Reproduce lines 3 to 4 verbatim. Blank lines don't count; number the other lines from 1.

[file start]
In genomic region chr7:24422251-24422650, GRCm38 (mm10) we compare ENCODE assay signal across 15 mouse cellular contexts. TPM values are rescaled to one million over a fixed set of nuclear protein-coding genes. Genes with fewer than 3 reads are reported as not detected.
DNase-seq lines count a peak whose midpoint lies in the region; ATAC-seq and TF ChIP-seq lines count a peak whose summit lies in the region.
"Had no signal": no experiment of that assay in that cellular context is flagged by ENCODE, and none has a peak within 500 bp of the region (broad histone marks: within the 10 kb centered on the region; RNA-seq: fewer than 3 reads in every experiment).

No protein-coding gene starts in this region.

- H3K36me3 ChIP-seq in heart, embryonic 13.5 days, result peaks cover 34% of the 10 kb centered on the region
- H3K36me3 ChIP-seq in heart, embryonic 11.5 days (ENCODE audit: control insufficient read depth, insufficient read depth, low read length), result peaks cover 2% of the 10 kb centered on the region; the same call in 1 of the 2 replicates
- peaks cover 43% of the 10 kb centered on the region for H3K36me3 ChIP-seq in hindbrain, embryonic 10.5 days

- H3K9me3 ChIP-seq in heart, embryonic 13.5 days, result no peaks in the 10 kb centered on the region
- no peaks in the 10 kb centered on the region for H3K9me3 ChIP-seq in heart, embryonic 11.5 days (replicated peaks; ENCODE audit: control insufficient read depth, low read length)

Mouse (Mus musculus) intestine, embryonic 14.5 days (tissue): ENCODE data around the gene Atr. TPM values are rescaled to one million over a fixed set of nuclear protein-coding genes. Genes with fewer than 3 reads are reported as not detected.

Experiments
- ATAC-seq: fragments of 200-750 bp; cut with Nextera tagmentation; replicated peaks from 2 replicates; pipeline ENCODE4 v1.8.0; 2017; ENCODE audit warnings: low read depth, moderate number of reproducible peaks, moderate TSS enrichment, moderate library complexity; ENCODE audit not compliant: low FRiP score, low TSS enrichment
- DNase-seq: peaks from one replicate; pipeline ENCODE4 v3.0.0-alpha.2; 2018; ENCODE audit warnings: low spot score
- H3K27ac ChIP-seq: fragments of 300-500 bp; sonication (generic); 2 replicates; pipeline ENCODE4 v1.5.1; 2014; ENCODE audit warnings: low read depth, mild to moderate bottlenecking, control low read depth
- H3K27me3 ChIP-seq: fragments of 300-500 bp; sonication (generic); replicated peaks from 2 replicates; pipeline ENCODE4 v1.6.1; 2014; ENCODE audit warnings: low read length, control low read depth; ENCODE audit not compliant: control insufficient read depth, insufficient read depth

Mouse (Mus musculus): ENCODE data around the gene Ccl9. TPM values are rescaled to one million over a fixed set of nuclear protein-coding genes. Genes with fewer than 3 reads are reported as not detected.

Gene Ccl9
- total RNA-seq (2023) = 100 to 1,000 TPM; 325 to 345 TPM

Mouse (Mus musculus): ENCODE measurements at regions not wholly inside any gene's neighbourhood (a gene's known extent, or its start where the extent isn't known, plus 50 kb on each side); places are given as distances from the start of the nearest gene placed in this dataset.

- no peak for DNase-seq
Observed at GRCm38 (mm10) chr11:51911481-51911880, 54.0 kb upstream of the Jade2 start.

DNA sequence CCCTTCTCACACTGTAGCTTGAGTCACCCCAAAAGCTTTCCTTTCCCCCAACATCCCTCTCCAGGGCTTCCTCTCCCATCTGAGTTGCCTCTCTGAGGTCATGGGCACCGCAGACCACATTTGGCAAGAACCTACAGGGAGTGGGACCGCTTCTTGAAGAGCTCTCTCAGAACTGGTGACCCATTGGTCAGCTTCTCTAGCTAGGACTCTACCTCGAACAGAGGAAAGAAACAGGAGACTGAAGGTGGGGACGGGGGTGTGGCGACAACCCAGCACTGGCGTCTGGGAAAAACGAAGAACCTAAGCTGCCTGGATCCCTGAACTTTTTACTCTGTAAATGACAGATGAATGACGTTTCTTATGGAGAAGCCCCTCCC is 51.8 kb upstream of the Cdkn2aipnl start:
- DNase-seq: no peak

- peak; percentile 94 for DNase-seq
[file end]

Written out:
"Had no signal": no experiment of that assay in that cellular context is flagged by ENCODE, and none has a peak within 500 bp of the region (broad histone marks: within the 10 kb centered on the region; RNA-seq: fewer than 3 reads in every experiment).

No protein-coding gene starts in this region.